On 26 June 1945 the Charter of the United Nations was signed by representatives of 51 countries in San Francisco, USA. It carried the promise of a better managed world after the destruction of World War II. The Charter provides for the structure and functioning of the United Nations and associated institutions, with provisions that may or may not be useful at this stage, like the veto power for the five permanent members of the UN Security Council. At the same time, the Charter sets as ultimate goal to save succeeding generations from the scourge of war, an aspiration that remains valid but obviously not so well served. What is the significance of the UN Charter today and can it be amended to respond to the challenges of our times and to fulfil the needs and aspirations of the youth and of future generations? Join us for this discussion that brings together seasoned academics and practitioners of the UN with younger scholars and global governance professionals.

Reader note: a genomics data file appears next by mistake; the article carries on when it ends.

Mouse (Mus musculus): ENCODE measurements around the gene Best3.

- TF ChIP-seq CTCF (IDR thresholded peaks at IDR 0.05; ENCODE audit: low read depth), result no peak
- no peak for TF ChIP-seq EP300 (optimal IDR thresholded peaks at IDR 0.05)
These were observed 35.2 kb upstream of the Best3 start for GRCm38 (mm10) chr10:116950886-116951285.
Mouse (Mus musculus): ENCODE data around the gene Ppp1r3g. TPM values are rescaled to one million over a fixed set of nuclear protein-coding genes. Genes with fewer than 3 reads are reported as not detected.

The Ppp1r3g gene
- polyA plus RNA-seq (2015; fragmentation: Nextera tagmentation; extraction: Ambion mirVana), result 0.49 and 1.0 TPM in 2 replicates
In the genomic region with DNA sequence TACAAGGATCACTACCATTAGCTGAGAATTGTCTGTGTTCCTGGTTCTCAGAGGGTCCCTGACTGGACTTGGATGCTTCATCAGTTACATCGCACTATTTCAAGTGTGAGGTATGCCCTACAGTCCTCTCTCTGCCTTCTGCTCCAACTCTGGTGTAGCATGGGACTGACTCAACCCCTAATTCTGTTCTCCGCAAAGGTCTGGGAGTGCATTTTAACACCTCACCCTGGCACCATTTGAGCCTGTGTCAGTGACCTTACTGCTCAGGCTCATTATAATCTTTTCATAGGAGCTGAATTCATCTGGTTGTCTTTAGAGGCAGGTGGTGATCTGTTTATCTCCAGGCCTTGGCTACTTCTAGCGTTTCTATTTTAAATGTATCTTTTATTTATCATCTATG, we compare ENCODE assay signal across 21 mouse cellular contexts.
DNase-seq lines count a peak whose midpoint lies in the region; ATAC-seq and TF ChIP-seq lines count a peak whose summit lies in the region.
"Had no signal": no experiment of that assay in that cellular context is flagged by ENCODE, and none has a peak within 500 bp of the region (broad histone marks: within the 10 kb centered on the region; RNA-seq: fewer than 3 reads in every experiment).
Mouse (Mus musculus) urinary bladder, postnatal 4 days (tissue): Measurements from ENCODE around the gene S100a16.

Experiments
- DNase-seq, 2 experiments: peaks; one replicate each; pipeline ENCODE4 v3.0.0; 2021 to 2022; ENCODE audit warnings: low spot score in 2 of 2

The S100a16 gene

Joshua Lincoln, Senior Fellow, Fletcher School of Diplomacy
Katherine Marshall, Executive Director, World Faiths Development Dialogue
Larry Johnson, former UN Assistant Secretary-General for Legal Affairs
Xiaoxiao Cao, Junior Associate / Trainee, FOGGS
Moderated by Augusto Lopez-Claros, Executive Director, Global Governance Forum
(GGF), former senior official of the IMF and the World Bank
Brief introduction on the UN Charter and its 77-year history by Georgios Kostakos, Executive Director, FOGGS, former member of the cabinets of UN Secretaries-General Kofi Annan and Ban Ki-moon.